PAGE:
UCLA researchers have designed a laboratory test that uses microchip technology to predict how potentially hazardous nanomaterials could be.
According to UCLA professor Huan Meng, certain engineered nanomaterials, such as non-purified carbon nanotubes that are used to strengthen commercial products, could have the potential to injure the lungs if inhaled during the manufacturing process. The new test he helped develop could be used to analyze the extent of the potential hazard.
The same test could also be used to identify biological biomarkers that can help scientists and doctors detect cancer and infectious diseases. Currently, scientists identify those biomarkers using other tests; one of the most common is called enzyme-linked immunosorbent assay, or ELISA. But the new platform, which is called semiconductor electronic label-free assay, or SELFA, costs less and is faster and more accurate, according to research published in the journal Scientific Reports.
The study was led by Meng, a UCLA assistant adjunct professor of medicine, and Chi On Chui, a UCLA associate professor of electrical engineering and bioengineering.
ELISA has been used by scientists for decades to analyze biological samples — for example, to detect whether epithelial cells in the lungs that have been exposed to nanomaterials are inflamed. But ELISA must be performed in a laboratory setting by skilled technicians, and a single test can cost roughly $700 and take five to seven days to process.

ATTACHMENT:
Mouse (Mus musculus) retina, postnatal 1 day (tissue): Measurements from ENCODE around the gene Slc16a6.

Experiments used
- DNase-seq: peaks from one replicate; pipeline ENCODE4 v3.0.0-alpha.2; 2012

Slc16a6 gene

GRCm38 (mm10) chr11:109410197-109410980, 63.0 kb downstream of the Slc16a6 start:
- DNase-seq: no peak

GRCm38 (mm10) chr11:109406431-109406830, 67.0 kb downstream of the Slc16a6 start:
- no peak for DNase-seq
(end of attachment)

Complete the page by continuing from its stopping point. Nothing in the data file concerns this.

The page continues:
In contrast, SELFA uses microchip technology to analyze samples. The test can take between 30 minutes and two hours and, according to the UCLA researchers, could cost just a few dollars per sample when high-volume production begins.
The SELFA chip contains a T-shaped nanowire that acts as an integrated sensor and amplifier. To analyze a sample, scientists place it on a sensor on the chip. The vertical part of the T-shaped nanowire converts the current from the molecule being analyzed, and the horizontal portion amplifies that signal to distinguish the molecule from others.
The use of the T-shaped nanowires created in Chui’s lab is a new application of a UCLA patented invention that was developed by Chui and his colleagues. The device is the first time that “lab-on-a-chip” analysis has been tested in a scenario that mimics a real-life situation.
The UCLA scientists exposed cultured lung cells to different nanomaterials and then compared their results using SELFA with results in a database of previous studies that used other testing methods.
“By measuring biomarker concentrations in the cell culture, we showed that SELFA was 100 times more sensitive than ELISA,” Meng said. “This means that not only can SELFA analyze much smaller sample sizes, but also that it can minimize false-positive test results.”
Chui said, “The results are significant because SELFA measurement allows us to predict the inflammatory potential of a range of nanomaterials inside cells and validate the prediction with cellular imaging and experiments in animals’ lungs.”
Other authors were UCLA graduate student Yufei Mao, UCLA postdoctoral scholar Kyeong-Sik Shin, and UCLA staff scientists Xiang Wang and Zhaoxia Ji.
The research was supported by the National Science Foundation, the Environmental Protection Agency and the University of California Center for Environmental Implications of Nanotechnology.